We've been discussing cats who "suckle" on their owners (and sometimes on each other!) as a result of being rehomed when they might have been too young. With my first two kittens, Tippy always suckled on me and never grew out of the habit all her life - but Ben her brother never did, so I think it's as much to do with cats individual development as their age.

Best of luck with your little Scottish Fold, I'm sure you will get a lot of fun and love - and please come back with some pics and let us know how it goes
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Unread 03-18-2010   #5 (permalink)
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Heidi,

Thanks again for your responses and help last week. To give you an update, we took our new kitten home last Saturday. He's been very social since the minute we got him, and was even friendly toward people who came up to him in the transporter during the train ride. Other than sometimes incredibly annoying meowing fits he goes into when he goes for 5 minutes without getting the attention he thinks he deserves (we made the mistake of reinforcing that habit on the first day), he's perfect. No behavioral problems as far as we can tell (litter box trained with no accidents yet, and uses the scratch post like he should, eats like a champ).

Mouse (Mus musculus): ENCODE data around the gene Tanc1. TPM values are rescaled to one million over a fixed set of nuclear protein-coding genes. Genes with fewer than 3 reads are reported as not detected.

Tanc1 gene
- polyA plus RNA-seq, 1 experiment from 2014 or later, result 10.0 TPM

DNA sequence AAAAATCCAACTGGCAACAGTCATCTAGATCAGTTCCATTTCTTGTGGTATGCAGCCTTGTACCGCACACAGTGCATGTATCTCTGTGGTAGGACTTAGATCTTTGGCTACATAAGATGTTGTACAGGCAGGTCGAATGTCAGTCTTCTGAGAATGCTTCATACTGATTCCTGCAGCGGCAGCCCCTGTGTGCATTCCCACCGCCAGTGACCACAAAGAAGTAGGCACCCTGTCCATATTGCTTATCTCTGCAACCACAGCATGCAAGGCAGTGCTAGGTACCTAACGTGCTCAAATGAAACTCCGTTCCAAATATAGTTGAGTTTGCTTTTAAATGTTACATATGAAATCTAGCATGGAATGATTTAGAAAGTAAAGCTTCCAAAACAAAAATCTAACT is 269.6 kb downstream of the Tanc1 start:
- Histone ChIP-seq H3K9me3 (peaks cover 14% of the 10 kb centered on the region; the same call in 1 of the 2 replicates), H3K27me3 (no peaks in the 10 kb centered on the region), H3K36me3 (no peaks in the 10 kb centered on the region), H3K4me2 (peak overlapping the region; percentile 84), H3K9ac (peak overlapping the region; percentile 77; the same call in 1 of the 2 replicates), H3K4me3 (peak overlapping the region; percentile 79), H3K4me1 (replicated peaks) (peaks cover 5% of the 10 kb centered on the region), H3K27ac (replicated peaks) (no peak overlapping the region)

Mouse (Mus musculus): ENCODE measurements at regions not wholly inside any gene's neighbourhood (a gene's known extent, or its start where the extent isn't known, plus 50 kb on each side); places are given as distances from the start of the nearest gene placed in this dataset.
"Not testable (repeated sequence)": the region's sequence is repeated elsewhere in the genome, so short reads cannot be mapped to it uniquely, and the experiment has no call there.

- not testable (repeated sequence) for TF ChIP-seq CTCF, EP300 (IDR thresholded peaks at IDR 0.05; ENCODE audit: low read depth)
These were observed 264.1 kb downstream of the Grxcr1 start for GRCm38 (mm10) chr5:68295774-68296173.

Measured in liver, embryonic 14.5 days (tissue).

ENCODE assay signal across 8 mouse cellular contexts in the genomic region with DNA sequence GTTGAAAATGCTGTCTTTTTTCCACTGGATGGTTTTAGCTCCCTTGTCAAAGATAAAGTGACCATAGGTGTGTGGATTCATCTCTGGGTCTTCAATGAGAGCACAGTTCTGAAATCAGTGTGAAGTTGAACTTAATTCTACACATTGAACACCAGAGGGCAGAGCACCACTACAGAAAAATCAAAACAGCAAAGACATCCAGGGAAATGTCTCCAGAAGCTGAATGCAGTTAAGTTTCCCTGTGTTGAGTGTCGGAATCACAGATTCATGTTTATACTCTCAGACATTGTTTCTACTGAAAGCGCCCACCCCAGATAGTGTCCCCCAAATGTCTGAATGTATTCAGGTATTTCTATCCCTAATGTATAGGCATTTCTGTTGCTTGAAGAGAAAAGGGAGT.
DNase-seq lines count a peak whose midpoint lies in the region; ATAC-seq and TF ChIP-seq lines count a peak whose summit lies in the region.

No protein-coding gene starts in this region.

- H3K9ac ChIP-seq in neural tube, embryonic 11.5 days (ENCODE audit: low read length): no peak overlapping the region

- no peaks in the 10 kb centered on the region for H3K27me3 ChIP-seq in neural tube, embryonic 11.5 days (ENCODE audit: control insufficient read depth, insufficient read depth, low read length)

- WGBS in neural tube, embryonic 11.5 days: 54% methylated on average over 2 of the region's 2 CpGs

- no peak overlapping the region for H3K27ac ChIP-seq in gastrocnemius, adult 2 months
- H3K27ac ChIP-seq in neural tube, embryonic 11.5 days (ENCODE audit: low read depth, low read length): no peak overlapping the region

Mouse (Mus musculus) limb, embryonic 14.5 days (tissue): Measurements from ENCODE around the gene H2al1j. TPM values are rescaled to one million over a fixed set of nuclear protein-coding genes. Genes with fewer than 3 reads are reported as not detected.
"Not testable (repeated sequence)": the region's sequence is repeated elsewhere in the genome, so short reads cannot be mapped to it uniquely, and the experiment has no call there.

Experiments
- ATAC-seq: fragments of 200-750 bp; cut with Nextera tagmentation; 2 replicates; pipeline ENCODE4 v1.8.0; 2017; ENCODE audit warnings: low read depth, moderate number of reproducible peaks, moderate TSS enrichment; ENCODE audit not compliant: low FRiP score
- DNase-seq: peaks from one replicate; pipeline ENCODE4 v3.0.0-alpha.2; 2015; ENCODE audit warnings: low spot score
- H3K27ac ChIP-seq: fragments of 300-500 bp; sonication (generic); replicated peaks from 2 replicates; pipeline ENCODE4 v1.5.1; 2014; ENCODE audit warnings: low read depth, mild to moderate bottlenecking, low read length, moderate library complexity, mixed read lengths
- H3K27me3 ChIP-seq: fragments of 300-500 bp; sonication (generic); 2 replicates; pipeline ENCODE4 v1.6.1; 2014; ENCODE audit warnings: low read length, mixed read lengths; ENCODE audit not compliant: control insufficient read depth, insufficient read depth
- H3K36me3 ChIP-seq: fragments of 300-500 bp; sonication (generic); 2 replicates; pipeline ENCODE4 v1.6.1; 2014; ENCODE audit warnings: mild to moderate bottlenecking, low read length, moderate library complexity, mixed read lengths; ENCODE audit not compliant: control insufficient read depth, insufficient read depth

Within 30 minutes of bringing him home, he was running around the house like he owned it, and every day he learns a new trick and gains an ability to get somewhere else new we don't necessarily want him to go. And he has already very clearly grown attached to my wife and me. So all in all, everything has gone better than we hoped it would so far (knock on wood).

So while I won't recommend anyone else take a nine week kitten home, it seems we got lucky this time.

Thanks again,

Tim